In the past we thought brain damage was permanent. We now know that there is birth of new cells going on in adult brains. In fact a stroke actually has been shown recently to be a stimulus for a higher rate of cell birth in animals. These new cells grow into the regions of damage and can help restore function. What's important is that the person get good nutrition, minimize stress (more about that later) and place a persistent demand on the brain to perform the impaired function(s). To understand the treatment we do and its efficacy, you must understand that the connections between our brain cells are extensively influenced by learning. In other words, we learn to construct the visual world as infants; we learn emotional control, strategies of attention, strategies of learning and memory itself. It is well established that these learnings cause the growth of new neuronal connections. We believe our treatments may, by rewarding new learning, promote the growth of new, "replacement" connections.Education regarding what has happened, how the brain functions, the effects of various types of injury begins our treatment. Relaxation training is a basic part, since excessive arousal from frustration, anger at the injury, etc. will make things worse.
We also assess
binocular vision and correct poor binocular control. We have consistent
success with restoring normal binocular control using guided practice
with binocular stimuli which is done along with the neurotherapy
(described below) to correct the
The sister technology to qEEG analysis is called EEG biofeedback, neurofeedback or neurotherapy. The qEEG provides the "targeting" information. That is, it tells us where and under what conditions (reading, listening, math, etc.) the problem is worst. This analysis allows accurate electrode placement for feedback and suggests the tasks that should be used during therapy. Neurotherapy is EEG feedback-assisted cognitive behavior modification. It couples EEG feedback with the full range of traditional cognitive behavior therapy methods, including imaginal rehearsal, correction of maladaptive thought patterns, and rehearsal of new skills. We commonly utilize intensely activating, challenging tasks (such as computerized stereo vision training, memory and reaction time challenges) during the sessions to enhance brain activation and teach what it feels like to be focused and functional again. The EEG feedback signals the patient when their brain is in fact in a more activated state, indexed by decreased delta and theta brain wave amplitudes, and increased beta and/or alpha amplitudes.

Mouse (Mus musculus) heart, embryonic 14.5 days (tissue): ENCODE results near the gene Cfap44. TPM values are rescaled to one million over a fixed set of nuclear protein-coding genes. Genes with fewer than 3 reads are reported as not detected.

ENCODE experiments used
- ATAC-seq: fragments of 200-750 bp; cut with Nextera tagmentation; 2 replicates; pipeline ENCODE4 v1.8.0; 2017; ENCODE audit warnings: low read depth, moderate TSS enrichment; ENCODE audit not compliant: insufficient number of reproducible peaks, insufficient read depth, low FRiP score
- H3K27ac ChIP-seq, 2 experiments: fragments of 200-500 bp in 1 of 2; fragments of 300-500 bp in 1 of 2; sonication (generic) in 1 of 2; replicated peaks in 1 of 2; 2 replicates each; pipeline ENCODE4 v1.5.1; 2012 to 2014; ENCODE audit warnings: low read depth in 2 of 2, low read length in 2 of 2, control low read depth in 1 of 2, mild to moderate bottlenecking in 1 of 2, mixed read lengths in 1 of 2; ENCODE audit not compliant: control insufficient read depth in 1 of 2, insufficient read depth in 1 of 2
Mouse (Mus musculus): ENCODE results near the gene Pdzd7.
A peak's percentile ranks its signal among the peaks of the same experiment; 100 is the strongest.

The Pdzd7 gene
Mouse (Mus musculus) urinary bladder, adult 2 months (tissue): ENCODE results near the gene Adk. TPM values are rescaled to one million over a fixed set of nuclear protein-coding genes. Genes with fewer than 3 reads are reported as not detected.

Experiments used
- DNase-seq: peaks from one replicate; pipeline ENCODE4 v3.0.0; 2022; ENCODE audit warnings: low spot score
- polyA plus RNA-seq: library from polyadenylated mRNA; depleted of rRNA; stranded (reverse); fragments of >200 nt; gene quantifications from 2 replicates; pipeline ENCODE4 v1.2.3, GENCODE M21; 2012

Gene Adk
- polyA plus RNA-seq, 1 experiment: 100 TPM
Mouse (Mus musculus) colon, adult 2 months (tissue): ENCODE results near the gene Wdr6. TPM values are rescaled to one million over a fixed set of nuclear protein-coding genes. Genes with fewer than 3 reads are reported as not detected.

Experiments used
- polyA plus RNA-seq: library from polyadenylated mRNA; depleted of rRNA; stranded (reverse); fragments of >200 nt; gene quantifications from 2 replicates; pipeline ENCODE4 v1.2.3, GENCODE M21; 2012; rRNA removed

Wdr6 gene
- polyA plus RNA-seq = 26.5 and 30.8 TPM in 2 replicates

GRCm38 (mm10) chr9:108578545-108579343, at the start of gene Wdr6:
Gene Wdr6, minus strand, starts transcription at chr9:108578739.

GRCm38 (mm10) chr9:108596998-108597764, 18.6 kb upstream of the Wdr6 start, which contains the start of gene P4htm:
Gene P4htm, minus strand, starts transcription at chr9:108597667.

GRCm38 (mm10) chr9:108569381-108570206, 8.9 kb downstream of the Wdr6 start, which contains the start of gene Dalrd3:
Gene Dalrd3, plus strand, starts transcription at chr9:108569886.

Neurotherapy is no panacea. Like any therapy, it works
the smartest, least brain damaged patients. Patients with profound
loss which prevents the acquisition of new learning at all are not
to be helped. On the other hand, patients with emotional dyscontrol,
memory and concentration, and a good pre-morbid level of functioning
responding very, very well to the treatment. Most interestingly, good
are being achieved in patients who are 2, 3 or even 5 years post
these are times at which improvement cannot be attributed to
recovery." We have documented improvements on standardized memory tests
of several standard deviations, showed essential normalization of
Our patients report reading returns to normal and they find the visual
world no longer confusing. Patients, family and physicians have
improved alertness and reduction or elimination of emotional
and depressed mood. We have had patients tell us they feel "back to
in as few as 20 sessions. We have seen objective improvement in visual
processing, memory, attentiveness and emotional stability even years
injury. We suspect this treatment works best with the smartest people
have the least damage. We encourage patients and their families to
that this is a new approach, with little formal outcome research to
it works. There is no guarantee it will help any particular individual.
The treatment is non-invasive, doesn't appear to have any negative
doesn't involve drugs, and over 95% of the people we've treated rate
50% improved or more. With this improvement rate is so high,
patients who could not possibly be undergoing any "spontaneous
recovery" years after their injury, we believe we have clear evidence
this treatment helps.